Emmy, a friend was recently filling me in regarding the Alpha and Beta of her mutual fund. I just smiled sweetly, while trying to remember if that supermarket chain went out of business or not. Can you tell me what she was going on about, please?
The Alpha and the Beta are two important investment risk indicators of mutual funds, stocks and/or bonds. These indicators are rather esoteric measurements for a financial product’s risks and rewards. They are significant aspects of modern portfolio theory, although rarely discussed outside the portrait-hung hallways of fancy financial firms.
Have I already lost your attention? I hope I’m not beginning to sound too much like your friend. Frankly, it’s difficult not to! I’ll try to define Alpha and Beta without too much jargon:
Let’s begin with the Beta. The Beta Coefficient compares the volatility of a specific product – for example Home Depot’s stock – with the volatility of the stock market as a whole. If an investment’s Beta is 1.0, then that investment’s value fluctuates exactly as the market does. This rarely happens. If an investment’s Beta is greater than one, then it is more volatile than the overall market. If the beta is less than one, then it is less volatile than the market average. Generally, lower price volatility, thus a lower Beta, is a good thing – especially if you prefer stability over the adrenaline rush of speculation.
The Alpha first factors in the Beta Coefficient for volatility, then measures the difference between an investment’s actual performance with its predicted performance. If in investment’s Alpha is zero, then everything went exactly as expected. Again, not a very common occurrence. When the Alpha is greater than zero, then that investment performed better than predicted. For example, if a mutual fund has an Alpha of five, then that fund performed five percent better than expected. A negative Alpha indicates that the investment is performing worse than anticipated.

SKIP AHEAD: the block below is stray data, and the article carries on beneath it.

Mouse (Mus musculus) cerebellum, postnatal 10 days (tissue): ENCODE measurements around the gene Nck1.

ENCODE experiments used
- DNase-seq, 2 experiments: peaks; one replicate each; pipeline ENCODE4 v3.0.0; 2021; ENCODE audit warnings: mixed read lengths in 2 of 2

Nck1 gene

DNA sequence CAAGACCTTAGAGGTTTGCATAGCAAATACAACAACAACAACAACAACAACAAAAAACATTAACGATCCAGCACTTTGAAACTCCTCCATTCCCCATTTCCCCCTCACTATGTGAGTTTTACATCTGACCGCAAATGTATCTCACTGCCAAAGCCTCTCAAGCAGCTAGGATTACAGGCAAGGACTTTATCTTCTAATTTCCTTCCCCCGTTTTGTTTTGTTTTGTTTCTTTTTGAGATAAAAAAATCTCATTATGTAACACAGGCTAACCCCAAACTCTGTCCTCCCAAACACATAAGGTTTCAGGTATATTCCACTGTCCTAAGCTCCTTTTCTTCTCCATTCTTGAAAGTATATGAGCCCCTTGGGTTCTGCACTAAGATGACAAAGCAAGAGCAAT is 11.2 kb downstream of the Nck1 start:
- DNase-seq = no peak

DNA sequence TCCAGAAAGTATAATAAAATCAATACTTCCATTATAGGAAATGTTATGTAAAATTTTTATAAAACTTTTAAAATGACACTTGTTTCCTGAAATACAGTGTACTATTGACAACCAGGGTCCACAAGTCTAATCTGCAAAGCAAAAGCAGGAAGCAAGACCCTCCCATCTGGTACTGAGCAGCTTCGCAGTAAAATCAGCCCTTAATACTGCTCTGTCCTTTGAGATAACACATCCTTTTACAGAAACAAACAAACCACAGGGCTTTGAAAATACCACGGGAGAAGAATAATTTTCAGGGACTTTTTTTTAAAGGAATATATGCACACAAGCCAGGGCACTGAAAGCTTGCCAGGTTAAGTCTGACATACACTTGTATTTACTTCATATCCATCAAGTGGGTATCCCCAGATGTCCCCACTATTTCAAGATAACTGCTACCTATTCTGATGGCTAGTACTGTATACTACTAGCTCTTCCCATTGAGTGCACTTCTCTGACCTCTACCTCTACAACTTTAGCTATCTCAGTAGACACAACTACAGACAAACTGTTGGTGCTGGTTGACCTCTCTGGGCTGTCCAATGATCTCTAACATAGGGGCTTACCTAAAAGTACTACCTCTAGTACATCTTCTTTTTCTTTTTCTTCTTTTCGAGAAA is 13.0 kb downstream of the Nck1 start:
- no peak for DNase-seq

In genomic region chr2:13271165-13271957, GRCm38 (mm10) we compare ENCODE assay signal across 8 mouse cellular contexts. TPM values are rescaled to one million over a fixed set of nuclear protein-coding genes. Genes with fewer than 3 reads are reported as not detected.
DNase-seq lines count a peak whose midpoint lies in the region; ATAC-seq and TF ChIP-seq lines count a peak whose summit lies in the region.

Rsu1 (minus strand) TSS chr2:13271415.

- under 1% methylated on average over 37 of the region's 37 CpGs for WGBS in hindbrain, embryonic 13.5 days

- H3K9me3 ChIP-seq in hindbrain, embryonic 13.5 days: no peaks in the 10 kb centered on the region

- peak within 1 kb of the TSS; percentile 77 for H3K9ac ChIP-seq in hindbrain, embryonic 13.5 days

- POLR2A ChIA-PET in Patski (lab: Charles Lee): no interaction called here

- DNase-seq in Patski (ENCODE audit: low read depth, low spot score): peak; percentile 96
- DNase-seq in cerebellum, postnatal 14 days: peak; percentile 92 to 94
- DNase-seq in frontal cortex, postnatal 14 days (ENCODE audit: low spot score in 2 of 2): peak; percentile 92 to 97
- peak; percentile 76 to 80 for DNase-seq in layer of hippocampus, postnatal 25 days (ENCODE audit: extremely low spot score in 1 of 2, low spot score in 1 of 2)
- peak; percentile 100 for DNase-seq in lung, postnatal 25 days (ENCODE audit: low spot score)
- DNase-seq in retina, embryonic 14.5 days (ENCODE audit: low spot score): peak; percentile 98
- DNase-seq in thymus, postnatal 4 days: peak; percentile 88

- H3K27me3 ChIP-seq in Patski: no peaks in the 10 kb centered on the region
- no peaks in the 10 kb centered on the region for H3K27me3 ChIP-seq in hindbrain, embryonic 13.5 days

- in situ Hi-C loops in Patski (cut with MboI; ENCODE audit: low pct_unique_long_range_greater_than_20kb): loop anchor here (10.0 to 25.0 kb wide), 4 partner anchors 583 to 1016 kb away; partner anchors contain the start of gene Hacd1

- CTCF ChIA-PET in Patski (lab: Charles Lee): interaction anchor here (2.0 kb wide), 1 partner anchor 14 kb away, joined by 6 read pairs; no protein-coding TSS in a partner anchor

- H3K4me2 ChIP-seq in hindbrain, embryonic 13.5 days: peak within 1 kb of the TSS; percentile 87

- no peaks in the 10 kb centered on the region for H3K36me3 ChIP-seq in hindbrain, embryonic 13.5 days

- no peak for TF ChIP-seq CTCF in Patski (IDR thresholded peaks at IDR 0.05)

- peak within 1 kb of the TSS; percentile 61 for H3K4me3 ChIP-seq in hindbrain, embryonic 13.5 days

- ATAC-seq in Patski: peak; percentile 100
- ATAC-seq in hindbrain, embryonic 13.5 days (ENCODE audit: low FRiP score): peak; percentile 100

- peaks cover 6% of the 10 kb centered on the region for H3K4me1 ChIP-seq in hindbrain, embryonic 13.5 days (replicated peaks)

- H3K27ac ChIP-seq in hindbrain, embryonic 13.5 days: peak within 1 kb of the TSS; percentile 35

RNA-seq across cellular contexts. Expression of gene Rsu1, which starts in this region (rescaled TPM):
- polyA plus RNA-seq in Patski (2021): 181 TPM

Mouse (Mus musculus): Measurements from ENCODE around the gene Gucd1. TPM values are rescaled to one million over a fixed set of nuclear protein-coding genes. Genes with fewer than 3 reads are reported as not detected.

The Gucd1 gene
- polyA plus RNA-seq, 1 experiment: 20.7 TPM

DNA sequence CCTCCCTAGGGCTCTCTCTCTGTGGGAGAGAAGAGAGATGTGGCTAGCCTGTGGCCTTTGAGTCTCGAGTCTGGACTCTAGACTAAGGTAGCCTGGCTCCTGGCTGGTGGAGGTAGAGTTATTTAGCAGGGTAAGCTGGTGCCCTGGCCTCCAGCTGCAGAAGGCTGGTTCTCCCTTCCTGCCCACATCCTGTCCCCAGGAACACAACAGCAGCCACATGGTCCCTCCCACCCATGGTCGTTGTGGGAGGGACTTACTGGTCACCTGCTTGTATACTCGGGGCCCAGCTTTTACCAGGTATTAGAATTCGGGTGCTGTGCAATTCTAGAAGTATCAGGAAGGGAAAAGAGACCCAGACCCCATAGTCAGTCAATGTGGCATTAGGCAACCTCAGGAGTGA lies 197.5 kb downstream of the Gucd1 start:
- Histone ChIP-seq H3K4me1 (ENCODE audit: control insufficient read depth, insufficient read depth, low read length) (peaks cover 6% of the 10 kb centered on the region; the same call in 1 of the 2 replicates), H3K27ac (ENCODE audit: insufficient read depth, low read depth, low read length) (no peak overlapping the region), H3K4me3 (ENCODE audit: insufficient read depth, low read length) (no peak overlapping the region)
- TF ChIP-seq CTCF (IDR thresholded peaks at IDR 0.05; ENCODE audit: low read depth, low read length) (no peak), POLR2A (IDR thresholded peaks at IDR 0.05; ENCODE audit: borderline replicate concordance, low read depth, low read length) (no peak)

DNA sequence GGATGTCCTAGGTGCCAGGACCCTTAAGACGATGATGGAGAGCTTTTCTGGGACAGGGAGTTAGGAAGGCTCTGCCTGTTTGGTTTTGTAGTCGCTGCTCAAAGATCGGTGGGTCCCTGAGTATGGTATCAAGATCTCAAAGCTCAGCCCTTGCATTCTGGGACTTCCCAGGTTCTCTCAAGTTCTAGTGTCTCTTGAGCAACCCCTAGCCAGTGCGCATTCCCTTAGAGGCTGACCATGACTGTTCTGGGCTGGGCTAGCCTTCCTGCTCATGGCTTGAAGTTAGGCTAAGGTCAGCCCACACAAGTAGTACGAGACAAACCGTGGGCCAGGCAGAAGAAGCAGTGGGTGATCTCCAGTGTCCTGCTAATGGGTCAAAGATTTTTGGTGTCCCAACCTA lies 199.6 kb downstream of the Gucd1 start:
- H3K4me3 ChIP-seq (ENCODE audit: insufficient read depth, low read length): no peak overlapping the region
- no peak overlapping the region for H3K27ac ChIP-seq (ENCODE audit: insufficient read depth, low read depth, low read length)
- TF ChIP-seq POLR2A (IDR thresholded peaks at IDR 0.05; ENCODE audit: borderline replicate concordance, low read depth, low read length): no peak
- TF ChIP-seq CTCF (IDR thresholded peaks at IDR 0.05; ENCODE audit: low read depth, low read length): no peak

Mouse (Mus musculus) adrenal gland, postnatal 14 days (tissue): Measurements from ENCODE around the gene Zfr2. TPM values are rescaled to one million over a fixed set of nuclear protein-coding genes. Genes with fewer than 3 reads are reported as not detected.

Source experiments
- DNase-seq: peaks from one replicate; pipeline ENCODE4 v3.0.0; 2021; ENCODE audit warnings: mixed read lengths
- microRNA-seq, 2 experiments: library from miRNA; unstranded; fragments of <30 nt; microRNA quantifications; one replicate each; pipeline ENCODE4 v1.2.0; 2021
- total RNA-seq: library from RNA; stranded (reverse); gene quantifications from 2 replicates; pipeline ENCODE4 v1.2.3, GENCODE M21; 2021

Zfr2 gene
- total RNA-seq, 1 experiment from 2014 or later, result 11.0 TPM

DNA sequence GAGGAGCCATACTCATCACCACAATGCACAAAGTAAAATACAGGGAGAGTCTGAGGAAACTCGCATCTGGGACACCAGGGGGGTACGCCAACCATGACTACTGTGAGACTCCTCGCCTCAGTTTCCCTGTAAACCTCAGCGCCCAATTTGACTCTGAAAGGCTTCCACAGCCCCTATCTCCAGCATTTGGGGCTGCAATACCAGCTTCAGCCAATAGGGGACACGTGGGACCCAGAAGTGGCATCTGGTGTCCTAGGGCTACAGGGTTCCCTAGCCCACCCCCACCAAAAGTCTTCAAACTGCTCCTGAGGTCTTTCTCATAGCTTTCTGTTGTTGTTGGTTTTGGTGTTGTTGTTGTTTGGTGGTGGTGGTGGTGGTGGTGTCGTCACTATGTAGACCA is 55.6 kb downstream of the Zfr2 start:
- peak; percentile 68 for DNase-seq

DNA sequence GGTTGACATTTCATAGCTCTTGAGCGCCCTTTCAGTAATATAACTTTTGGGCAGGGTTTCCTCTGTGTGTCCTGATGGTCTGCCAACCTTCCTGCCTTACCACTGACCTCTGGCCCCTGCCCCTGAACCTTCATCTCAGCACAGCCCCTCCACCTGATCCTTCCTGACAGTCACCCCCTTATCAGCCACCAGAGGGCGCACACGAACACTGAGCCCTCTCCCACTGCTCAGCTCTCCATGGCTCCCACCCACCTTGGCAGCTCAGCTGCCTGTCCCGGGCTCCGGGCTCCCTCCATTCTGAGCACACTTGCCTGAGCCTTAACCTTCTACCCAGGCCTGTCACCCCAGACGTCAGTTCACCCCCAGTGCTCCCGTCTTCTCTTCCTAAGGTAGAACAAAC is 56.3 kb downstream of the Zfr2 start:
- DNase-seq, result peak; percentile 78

So in short, an investment product with a high Alpha and a low Beta offers higher returns with lower risks. Who wouldn’t want that? Conversely, an investment with a low Alpha and a high Beta is would offer little return with high risk. A statistic best avoided.
Additionally, the Alpha may indicate the portion of an investment’s gain, or loss, that can be attributed to the financial manager’s skill – rather than the market’s movement on its own. Think of it as a gold star on a fun manager’s report card.
Thanks again to everyone for sending in your questions. Your input and participation is a vital aspect of this column. Please continue to email your questions or comments to email@example.com or call our office directly at (626) 943-8833. Mozel tov!
Securities and Advisory Services Offered Through NATIONAL PLANNING CORP.(NPC) Member FINRA, SIPC, a Registered Investment Adviser. EH Financial Group, Inc. and NPC are separate entities and unrelated companies